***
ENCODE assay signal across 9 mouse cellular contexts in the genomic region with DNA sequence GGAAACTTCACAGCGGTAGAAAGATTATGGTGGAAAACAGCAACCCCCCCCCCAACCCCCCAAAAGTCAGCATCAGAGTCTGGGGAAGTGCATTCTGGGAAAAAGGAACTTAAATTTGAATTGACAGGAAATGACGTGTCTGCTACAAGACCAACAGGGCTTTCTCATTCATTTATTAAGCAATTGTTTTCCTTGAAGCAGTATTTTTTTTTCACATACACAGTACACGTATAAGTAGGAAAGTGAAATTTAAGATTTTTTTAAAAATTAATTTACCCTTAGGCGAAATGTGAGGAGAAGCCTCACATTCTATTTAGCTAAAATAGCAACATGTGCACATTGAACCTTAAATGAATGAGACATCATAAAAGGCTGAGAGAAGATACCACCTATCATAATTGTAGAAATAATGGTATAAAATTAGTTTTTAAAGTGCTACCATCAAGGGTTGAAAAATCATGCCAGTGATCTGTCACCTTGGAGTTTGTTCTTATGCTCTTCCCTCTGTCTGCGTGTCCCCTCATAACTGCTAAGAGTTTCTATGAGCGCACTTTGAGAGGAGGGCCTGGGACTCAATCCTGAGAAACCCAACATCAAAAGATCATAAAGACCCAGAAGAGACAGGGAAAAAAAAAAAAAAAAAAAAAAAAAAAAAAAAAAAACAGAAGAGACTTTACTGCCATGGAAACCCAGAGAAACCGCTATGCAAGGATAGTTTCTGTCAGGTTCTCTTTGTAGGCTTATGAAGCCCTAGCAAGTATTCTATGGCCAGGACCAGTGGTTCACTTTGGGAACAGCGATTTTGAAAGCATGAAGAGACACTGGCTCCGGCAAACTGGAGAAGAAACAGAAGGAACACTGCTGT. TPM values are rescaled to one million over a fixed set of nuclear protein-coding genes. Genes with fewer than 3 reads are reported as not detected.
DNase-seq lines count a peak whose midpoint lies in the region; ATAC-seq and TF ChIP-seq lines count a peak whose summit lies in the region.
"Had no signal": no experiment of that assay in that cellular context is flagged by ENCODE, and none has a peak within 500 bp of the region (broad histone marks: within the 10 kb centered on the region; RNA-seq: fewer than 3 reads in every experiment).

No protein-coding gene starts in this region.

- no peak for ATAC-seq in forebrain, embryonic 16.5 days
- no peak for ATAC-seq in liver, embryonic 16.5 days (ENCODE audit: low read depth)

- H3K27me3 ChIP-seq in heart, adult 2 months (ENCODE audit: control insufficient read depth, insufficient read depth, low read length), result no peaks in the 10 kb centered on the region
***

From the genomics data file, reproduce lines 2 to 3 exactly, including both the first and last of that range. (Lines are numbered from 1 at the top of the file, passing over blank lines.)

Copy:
DNase-seq lines count a peak whose midpoint lies in the region; ATAC-seq and TF ChIP-seq lines count a peak whose summit lies in the region.
"Had no signal": no experiment of that assay in that cellular context is flagged by ENCODE, and none has a peak within 500 bp of the region (broad histone marks: within the 10 kb centered on the region; RNA-seq: fewer than 3 reads in every experiment).